Colin O’Brady is the kind of guy who makes you to want to throw out your couch. He recovered from a debilitating burn injury by winning a triathlon and summited the 50 High Points in the U.S. in record time — just for kicks. Did we mention the Explorer’s Grand Slam? (That’s climbing the tallest mountain on each continent plus trips to both poles.) You likely know O’Brady as the first human to solo trek 932 miles across Antarctica unsupported in 2018, in what was known as “The Impossible First.”
While most of us would never want to see that frozen continent again, O’Brady decided to revisit it in December. This time, however, it was a team venture. Rounding up a bunch of similarly insane trip-mates, the crew of six rowed from the southern tip of South America to Antarctica, powering a 25-foot custom vessel continuously around the clock as they rotated between rowing shifts and rest in a tiny cabin. The crew — captained by Fiann Paul, a decorated world record-holder in his own right, having rowed all five of Earth’s oceans — completed the harrowing 600-mile journey across the Drake Passage in 12 days. The unsupported world’s first, crossing the passage entirely by human power, was a fiercely demanding voyage that combined physical and mental strength (as well as the ability to get along with five other dudes sitting in your lap for almost two weeks).
Here are five lessons Brady learned from The Impossible Row:
HOW TO ROW:
I’d never rowed before. I only started rowing in August and the Impossible Row was in mid-December. I went out in a single skull with the guidance of a rowing coach in my hometown of Portland, Oregon. He taught me the basic mechanics. I fell out of the rowboat a couple of times. (laughs)
One of the curiosities after coming off my crossing of Antarctica was the ability to grow to whatever we want to be. I think it’s a willingness to put myself into a beginner’s mind, to say, ‘Yeah, I may hold these world records, but it’s kind of fun to start at the very beginning with something and try to acquire the skill as fast as possible.’
THE DRAKE PASSAGE IS A MOODY BITCH:
When you’re in the Atlantic or Pacific, you have dominant trade winds and currents. But with the Drake Passage, all bets are off. There’s no way to know what direction the wind and swell are going to come from, what’s going to kick up where, when and how quickly it will change. There were a couple of times we thought we were hitting our flow, and within a matter of hours, the wind is completely against us with 40-foot swells smashing over the boat.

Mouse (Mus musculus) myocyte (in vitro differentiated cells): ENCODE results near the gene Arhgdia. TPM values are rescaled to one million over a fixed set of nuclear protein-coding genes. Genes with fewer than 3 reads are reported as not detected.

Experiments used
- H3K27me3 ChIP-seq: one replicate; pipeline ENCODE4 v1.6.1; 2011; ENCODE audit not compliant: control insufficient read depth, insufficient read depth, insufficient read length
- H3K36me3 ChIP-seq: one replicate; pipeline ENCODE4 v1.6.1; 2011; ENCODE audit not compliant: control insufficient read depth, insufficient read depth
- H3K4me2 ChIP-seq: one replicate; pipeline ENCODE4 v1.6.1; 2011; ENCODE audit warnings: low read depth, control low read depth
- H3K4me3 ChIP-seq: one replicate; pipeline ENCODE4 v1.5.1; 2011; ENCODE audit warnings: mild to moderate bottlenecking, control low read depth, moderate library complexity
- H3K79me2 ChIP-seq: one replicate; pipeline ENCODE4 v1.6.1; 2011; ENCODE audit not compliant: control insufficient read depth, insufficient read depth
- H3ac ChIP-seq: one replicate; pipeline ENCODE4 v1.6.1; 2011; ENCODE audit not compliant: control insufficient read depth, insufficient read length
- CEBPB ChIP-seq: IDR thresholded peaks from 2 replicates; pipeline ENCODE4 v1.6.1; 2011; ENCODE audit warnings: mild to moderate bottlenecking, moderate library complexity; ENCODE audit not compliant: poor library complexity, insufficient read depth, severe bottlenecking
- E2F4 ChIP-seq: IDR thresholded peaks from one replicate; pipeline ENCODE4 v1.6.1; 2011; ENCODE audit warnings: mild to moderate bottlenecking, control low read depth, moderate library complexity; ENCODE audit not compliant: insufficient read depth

We would row in 90-minute shifts. A couple of times the storms were so bad that we couldn’t row. We’d have to smash into these cabins, literally on top of each other. When teams are firing on all cylinders, it’s incredible. But we’ve all experienced in school, sports or careers, when a team is not on the same page, it falls apart really quickly.
LANDSICK IS A REAL THING:
We finally arrived in Antarctica after two weeks, so excited to jump onto dry land. And we all basically fell right onto the ground. We’re stumbling around like we all just drank 20 beers. It’s one thing to be seasick but our bodies had adjusted to being on the rowboat. So the six of us are celebrating, all tripping over our own feet.
THE WILDLIFE IS PHENOMENAL:
On my solo crossing, there was no wildlife at all. But in the Drake Passage, particularly when you get close to the Antarctic Peninsula, the wildlife is just thriving. You’re seeing penguins and albatross just a few feet from the boat and that’s awesome. But let me tell you that when a humpback whale breaches 10 feet away from your rowboat that’s only 29 feet long, it’s also pretty terrifying. I was constantly in awe of the wildlife, but also just felt so small.
Check out Brady’s book to learn more about The Impossible First, as well as 29029, Brady’s U.S. event-challenge series designed to inspire endurance athletes to climb the equivalent elevation of Mount Everest.
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